1. Top up HCl and NaOH solutions in well plate if necessary.
2. Pour about 19 mL of distilled water into the 50 mL beaker and add 1 mL of 1.0 M
   sodium hydroxide solution.
3. Add one or two drops of phenolphthalein indicator solution and swirl the beaker
   gently. The colour you observe is caused by a complex ion represented by the short-
   hand symbol Ph-.
4. Using a clean medicine dropper, add HCl (hydrogen ions) to the beaker one drop at
   a time until a colour change occurs. Record/describe the colour change in your data
   table. The HPh form of the indicator is colourless.
5. Using a clean medicine dropper add NaOH to the beaker until you detect another
   colour change. Record/describe the colour change in your data table.
6. Pour the contents of the beaker and the well plate into a sink and flush with plenty of
   water. Clean all glassware and plastic ware thoroughly.
Part 3 - Effect of Temperature I
1. Measure 15 mL of ethanol and transfer to a small (50 mL) beaker.
2. Use a metal scoopula to transfer a pea-sized amount of CoCl2 into the beaker
   containing ethanol. Stir the CoCl2 to dissolve using a stirring rod.
3. If the solution is pink, add drops of concentrated HCl (if available) or saturated
   sodium chloride solution (if concentrated HCl is not available) to turn it to a blue or
   purplish colour.
4. Divide the solution among the two test tubes.
5. Place one tube in a hot water bath and the other in a ice water bath. Record the
   colour of each solution.
6. Switch the tubes around so that each is in a different bath. Record the colour of each
   solution.
7. Pour the contents of the tube into a sink and flush with plenty of water. Clean all
   glassware and plastic ware thoroughly.

Part 4 - Effect of Temperature and Effect of Pressure
1. Record the colour of the gas mixture at 0°C (left picture p.523 MHR).
2. Record the colour of the gas mixture at 100°C (right picture p.523 MHR).
3. Record the colour of the mixture at normal atmospheric pressure (left picture, p.524
   MHR)
4. Compare the colour of the mixture at 2X atmospheric pressure before the system
   responds to the change (middle picture p.524) and after the systems response to
   increased pressure (right picture p.524 MHR).


Analysis and Conclusion

Effect of Changes in Concentration

   1.    List the tests which involved increasing the concentration of a reactant. Did
         your observations indicate a shift to the left or to the right? In terms of
         concentration changes, account for the observed shifts in positions of the
         equilibria.

   2.    List the tests which involved increasing the concentration of a product. Did
         your observations indicate a shift to the left or to the right? In terms of
         concentration changes, account for the observed shifts in positions of the
         equilibria.

   3.    List the tests which involved decreasing the concentration of a reactant. Did
         your observations indicate a shift to the left or to the right? In terms of
      concentration changes, account for the observed shifts in positions of the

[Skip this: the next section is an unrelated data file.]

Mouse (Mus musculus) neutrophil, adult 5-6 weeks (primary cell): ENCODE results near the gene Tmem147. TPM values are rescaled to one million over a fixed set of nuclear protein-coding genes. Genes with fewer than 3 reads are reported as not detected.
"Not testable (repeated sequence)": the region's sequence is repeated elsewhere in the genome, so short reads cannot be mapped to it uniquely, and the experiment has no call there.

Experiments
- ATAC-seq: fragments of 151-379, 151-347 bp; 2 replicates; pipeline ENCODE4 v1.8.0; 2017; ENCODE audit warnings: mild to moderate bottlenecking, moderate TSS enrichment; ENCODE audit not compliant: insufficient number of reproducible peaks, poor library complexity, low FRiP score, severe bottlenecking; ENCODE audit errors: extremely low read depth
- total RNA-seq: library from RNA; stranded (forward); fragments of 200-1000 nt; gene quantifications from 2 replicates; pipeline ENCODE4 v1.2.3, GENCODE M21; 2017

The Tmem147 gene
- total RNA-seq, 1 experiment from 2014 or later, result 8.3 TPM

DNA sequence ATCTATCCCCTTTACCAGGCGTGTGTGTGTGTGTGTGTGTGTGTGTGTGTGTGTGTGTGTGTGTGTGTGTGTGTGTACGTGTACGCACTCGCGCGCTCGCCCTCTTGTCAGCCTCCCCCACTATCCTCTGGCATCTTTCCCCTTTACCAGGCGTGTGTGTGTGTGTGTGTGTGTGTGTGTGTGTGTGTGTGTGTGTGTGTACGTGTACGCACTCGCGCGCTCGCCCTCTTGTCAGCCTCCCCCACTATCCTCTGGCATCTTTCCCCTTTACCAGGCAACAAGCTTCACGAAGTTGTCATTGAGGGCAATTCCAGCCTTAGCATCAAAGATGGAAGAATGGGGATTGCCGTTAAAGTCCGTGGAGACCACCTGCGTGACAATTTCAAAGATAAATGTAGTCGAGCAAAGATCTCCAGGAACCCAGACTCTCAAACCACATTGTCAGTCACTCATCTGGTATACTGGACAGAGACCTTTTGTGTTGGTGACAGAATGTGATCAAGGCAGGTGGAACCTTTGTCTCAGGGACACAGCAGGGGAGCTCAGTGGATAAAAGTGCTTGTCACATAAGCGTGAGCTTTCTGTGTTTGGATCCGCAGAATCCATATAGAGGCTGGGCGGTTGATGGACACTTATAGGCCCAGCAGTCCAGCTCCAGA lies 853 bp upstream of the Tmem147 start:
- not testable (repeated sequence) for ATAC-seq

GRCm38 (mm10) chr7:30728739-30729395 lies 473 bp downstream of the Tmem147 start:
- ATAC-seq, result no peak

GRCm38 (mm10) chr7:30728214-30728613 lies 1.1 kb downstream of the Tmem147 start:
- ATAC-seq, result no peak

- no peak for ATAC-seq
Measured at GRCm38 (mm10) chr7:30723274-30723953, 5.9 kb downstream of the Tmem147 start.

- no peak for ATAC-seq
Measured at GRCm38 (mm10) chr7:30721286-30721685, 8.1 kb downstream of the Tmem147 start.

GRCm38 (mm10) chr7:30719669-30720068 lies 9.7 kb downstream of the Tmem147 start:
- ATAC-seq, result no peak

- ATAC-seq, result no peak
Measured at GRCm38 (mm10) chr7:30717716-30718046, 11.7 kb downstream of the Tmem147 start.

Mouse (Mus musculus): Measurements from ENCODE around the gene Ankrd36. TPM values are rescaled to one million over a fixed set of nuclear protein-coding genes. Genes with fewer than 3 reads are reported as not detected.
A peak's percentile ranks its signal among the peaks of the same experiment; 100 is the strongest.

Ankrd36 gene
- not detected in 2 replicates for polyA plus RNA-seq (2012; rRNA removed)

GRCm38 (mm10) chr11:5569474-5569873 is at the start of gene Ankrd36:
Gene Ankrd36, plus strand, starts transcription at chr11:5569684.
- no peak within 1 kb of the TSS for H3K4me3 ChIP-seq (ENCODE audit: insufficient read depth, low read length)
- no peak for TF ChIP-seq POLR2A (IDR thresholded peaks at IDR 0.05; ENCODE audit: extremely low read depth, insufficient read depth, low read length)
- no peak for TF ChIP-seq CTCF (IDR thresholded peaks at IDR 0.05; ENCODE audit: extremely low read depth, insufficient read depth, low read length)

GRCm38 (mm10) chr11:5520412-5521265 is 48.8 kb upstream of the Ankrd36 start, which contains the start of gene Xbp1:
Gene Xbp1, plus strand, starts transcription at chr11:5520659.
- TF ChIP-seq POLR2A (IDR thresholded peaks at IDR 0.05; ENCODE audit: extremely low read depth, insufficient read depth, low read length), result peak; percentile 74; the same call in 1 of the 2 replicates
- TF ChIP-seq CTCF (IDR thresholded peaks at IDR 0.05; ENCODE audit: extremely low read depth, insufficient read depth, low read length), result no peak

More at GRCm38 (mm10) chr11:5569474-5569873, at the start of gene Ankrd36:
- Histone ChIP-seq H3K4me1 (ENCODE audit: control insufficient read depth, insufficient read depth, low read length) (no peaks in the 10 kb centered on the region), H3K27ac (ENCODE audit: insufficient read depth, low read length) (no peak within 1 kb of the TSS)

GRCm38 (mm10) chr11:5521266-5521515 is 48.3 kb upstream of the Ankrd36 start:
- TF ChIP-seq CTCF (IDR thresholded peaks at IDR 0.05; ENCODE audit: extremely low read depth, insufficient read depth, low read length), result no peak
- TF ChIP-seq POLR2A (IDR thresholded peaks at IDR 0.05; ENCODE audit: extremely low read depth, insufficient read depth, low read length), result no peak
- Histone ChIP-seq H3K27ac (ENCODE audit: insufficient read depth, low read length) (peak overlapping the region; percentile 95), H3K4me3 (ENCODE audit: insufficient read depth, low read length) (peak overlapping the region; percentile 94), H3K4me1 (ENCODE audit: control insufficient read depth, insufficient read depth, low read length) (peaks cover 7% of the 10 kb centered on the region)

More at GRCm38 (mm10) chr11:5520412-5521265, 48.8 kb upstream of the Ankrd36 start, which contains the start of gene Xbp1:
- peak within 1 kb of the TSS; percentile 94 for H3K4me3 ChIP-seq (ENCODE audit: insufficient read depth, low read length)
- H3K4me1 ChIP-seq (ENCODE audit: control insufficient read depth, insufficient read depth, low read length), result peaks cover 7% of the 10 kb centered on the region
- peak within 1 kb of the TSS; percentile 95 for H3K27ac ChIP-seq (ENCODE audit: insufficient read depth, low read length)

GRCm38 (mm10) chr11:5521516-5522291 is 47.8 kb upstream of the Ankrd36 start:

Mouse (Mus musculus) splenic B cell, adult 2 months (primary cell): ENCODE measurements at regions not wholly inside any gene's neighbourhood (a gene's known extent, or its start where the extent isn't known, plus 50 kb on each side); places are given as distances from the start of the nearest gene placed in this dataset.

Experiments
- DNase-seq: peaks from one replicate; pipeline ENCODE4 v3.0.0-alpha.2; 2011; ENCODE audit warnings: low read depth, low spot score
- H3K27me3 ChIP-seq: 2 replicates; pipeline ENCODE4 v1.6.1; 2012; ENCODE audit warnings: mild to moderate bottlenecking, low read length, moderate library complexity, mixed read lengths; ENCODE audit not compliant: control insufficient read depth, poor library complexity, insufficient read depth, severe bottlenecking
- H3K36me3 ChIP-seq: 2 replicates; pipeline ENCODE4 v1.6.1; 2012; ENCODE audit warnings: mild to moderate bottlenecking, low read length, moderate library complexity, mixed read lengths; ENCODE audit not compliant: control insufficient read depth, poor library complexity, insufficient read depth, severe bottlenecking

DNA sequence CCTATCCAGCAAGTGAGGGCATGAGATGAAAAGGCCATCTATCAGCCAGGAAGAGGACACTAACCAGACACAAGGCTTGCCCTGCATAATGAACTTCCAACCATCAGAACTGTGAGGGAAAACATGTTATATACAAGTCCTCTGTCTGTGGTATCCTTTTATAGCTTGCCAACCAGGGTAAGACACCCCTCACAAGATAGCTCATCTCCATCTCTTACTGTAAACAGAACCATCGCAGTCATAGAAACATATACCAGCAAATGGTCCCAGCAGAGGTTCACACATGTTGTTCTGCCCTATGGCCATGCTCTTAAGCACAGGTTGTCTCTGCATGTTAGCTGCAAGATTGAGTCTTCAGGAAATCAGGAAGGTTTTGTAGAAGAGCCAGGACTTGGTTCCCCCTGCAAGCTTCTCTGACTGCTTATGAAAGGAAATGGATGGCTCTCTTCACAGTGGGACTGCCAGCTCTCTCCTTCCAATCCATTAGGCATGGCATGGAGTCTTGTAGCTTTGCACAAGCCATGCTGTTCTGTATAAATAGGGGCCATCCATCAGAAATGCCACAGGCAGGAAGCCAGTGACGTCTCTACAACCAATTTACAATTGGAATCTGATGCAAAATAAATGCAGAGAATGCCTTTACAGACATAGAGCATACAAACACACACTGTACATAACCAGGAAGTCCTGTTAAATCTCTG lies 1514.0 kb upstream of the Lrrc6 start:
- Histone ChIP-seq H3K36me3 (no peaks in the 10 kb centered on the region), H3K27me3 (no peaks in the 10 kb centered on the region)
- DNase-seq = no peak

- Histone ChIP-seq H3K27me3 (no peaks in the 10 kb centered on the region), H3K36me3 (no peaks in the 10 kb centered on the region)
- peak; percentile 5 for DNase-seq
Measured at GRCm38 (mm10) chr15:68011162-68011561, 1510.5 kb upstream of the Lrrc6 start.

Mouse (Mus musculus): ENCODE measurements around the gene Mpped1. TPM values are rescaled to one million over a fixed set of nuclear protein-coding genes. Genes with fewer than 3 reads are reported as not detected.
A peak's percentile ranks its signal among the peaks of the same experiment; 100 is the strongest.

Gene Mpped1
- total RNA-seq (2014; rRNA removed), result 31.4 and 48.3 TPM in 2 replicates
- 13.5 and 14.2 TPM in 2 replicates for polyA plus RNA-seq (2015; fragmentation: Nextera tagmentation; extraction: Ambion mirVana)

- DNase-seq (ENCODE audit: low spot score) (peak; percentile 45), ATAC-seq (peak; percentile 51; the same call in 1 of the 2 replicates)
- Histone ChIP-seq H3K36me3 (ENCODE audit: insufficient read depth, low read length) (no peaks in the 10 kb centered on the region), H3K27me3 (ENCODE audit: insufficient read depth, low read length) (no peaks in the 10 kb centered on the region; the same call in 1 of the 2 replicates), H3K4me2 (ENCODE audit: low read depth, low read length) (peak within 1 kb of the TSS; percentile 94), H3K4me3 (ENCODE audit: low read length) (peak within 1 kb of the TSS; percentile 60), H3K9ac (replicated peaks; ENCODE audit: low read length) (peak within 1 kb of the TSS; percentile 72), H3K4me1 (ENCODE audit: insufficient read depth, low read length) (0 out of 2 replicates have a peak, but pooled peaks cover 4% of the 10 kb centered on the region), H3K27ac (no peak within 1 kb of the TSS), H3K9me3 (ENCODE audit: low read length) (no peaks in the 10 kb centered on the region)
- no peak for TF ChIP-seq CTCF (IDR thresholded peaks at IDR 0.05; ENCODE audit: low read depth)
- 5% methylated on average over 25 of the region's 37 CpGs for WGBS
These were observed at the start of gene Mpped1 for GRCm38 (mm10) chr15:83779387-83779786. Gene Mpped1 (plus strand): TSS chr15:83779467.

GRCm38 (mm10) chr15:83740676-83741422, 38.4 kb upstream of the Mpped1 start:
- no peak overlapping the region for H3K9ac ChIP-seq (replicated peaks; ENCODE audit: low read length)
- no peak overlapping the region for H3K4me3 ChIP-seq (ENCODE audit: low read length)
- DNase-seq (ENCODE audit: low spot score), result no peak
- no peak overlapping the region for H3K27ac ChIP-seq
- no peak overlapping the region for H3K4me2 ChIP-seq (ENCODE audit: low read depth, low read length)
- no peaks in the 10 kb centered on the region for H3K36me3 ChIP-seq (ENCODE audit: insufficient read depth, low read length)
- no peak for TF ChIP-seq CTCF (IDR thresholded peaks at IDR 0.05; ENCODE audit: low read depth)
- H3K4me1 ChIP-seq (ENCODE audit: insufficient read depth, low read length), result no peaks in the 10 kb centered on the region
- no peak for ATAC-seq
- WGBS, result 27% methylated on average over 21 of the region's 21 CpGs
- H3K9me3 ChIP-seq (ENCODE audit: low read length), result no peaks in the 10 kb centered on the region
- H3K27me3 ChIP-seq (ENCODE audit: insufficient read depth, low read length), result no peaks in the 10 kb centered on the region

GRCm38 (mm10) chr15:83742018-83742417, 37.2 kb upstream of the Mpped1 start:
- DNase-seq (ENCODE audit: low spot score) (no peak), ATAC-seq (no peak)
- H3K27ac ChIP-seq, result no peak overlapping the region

equilibria.

4.    List the tests which involved decreasing the concentration of a product. Did
      your observations indicate a shift to the left or to the right? In terms of
      concentration changes, account for the observed shifts in positions of the
      equilibria.

5.    State a generalization about increasing the concentration of a species in a
      chemical equilibrium.

6.    State a generalization about decreasing the concentration of a species in a
      chemical equilibrium.

Effect of Changing Temperature

Consider these equations:

                               N2O4    (g)   +   59 kJ   2 NO2   (g)

       Co(H2O)2 +
              6 (aq)    +      4     −
                                   Cl(aq)    +   50 kJ   CoCl2 −
                                                             4(aq)     +   6 H2O (l)

7.    Are the forward reactions endothermic or exothermic? Why?

8.    How did these equilibria respond to an increase in temperature?

9.    Provide an explanation for each observed shift in terms of rates of reaction and
      activation energy.

10.   State a generalization about the effect of increasing the temperature of a
      system on the position of an equilibrium.

Effect of Pressure

11.   What effect did reduction of the volume of the syringe (as pictured on page 524
      of MHR) have on the pressure of the system?

12.   Based on the illustrations on page 524 of MHR, how did the equilibrium
      position respond to the change in pressure?

13.   How did the amounts of the two gases change as a result of the pressure
      change?

14.   Predict the effect of a reduction in the volume of this system:
      2 IBr(g)         I2(g)       +   Br2(g)
        on the equilibrium position and the mole amount of each gas species.

  15.   State a generalization about the effect of a pressure change due to a change
        in volume on the position of an equilibrium.



Conclusion

  1.    Which of the predictions you made using Le Chatelier’s principle differ from the
        observations you made in each part of the activity?

  2.    What are the possible causes of the differences?